The project of ‘Smart Cities’ was announced soon after the Narendra Modi led government came into power. This was considered as a step in the direction of urban India’s renewal. Over the past few years, the urban cities have been witnessing an increase in migration of population from rural to urban India. This influx has posed a number of challenges for the natives, migrants as well as the government. Smart cities are considered as a solution to cope with the challenges of urbanisation. ‘Smart city’ is an urban region that is environment friendly, technologically well-equipped and has an efficient core infrastructure along with market viability. The core infrastructure of a smart city includes adequate water supply, assured electricity, sanitation, solid waste management, efficient public transport and affordable housing, especially for the poor.
Robust IT connectivity and digitalisation, e-governance and citizen participation, safety and security of citizens are some of the additional components of the core infrastructure of a smart city. Information technology is the cornerstone of all the services offered to the people. Sensors are used to collect, compile and integrate real time data of electricity, gas, water, traffic and other government analytics into a smart grid, which is to be fed into the computers. With the availability of ‘real-time data’, computers can ensure nearly perfect operations such as synchronisation of traffic signals during the peak traffic hours, striking a balance between the demand and supply of electricity networks etc. As the premise of a smart city is based on the market drivers of demand and supply, these cities promise benefits to the businesses, citizens, environment and the government along with sustainable development.
Ever since the launch of this project, government’s think tanks, ministries and private firms have been working together to make this dream project a success. As of now, the government has announced an initial target of 100 smart cities in the next five years. Instead of building brand new cities, the government plans to develop and build smart towns on the lines of smart cities in the vicinity of the existing urban areas, upgrade the existing mid-sized cities, and build settlements along the industrial corridors. Recently, the government inaugurated India’s first Pradhan Mantri Kaushal Kendra (PMKK) for skilling the youth in smart cities. The smart cities are expected to have ‘special investment regions’ along with a modified tax structure in order to attract foreign investments. These cities are considered to be the magnets for investments which will eventually lead to the creation of a large number of jobs in the region. The project will witness a large number of ‘public-private partnerships’ in its due course.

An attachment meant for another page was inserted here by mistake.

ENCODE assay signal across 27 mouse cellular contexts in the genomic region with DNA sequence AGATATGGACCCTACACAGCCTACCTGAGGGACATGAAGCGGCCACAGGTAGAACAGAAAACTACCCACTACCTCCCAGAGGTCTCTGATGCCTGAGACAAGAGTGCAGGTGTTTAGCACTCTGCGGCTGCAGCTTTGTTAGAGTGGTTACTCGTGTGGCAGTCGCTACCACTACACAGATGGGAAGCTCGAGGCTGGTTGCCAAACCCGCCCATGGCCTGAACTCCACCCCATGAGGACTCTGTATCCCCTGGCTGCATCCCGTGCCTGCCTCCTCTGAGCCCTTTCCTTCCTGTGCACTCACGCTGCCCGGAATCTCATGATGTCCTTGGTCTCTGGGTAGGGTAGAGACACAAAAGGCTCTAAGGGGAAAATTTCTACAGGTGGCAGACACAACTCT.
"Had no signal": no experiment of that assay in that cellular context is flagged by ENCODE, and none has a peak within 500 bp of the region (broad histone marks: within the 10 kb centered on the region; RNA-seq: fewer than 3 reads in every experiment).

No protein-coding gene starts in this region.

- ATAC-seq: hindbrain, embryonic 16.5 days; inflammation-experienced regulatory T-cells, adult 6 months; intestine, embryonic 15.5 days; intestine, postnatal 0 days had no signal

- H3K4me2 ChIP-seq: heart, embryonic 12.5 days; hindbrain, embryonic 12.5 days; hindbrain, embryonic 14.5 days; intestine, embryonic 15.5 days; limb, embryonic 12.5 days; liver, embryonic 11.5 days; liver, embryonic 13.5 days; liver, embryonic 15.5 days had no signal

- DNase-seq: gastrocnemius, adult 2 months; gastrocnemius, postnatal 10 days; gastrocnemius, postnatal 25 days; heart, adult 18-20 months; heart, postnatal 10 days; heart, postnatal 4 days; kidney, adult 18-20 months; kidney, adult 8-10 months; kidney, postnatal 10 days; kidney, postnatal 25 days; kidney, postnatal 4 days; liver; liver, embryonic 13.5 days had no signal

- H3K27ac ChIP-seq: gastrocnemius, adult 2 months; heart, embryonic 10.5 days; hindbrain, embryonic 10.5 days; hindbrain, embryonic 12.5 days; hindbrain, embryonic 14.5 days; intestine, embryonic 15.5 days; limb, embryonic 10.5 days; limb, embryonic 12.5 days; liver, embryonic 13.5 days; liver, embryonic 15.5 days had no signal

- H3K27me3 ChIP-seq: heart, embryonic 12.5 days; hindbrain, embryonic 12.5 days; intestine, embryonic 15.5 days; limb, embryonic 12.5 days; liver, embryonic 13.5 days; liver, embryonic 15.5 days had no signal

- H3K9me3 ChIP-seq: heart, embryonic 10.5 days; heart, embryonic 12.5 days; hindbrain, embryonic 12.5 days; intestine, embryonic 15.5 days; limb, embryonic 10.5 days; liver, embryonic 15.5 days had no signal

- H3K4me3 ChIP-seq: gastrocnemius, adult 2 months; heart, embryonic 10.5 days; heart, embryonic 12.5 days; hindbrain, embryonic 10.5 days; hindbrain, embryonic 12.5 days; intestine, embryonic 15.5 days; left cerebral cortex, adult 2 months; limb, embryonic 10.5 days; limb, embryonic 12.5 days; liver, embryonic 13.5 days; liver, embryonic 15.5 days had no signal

There are three important benefits of smart city namely (i) Institutional Infrastructure: includes activities related to governance, planning and management of a city, (ii) Physical Infrastructure: refers to its sock of cost-efficient and intelligent physical infrastructure such as urban mobility system, solid waste management etc, (iii) Social Infrastructure refers to those components that work towards developing the human and social capital such as health, sports, gardens etc.
Each aspiring city competes for selection as a smart city that is called a ‘city challenge’. There are two stages in the selection process – first stage deals with the process of shortlisting of the cities by states and in the second round, each of the potential 100 smart cities prepare their proposals for participation in the ‘city challenge.’
The implementation of the mission at the city level will be done by the Special Purpose Vehicle (SPV) created for the purpose. The SPV will pan, appraise, approve, release funds, implement, manage, operate, monitor and evaluate the Smart City Project.
Although everything looks rosy on paper, there is a gap between the dream of a smart city and its accomplishment. The government has allocated ₹ 7000 crore to the Smart City Project in the budget which is roughly ₹ 70 crore per city. This amount is not enough for the development of a smart city. It may be good for kick-starting the project, but funds need to be pooled in, at repeated intervals. India will have to channelise its untapped resources in order to fill these lacunae.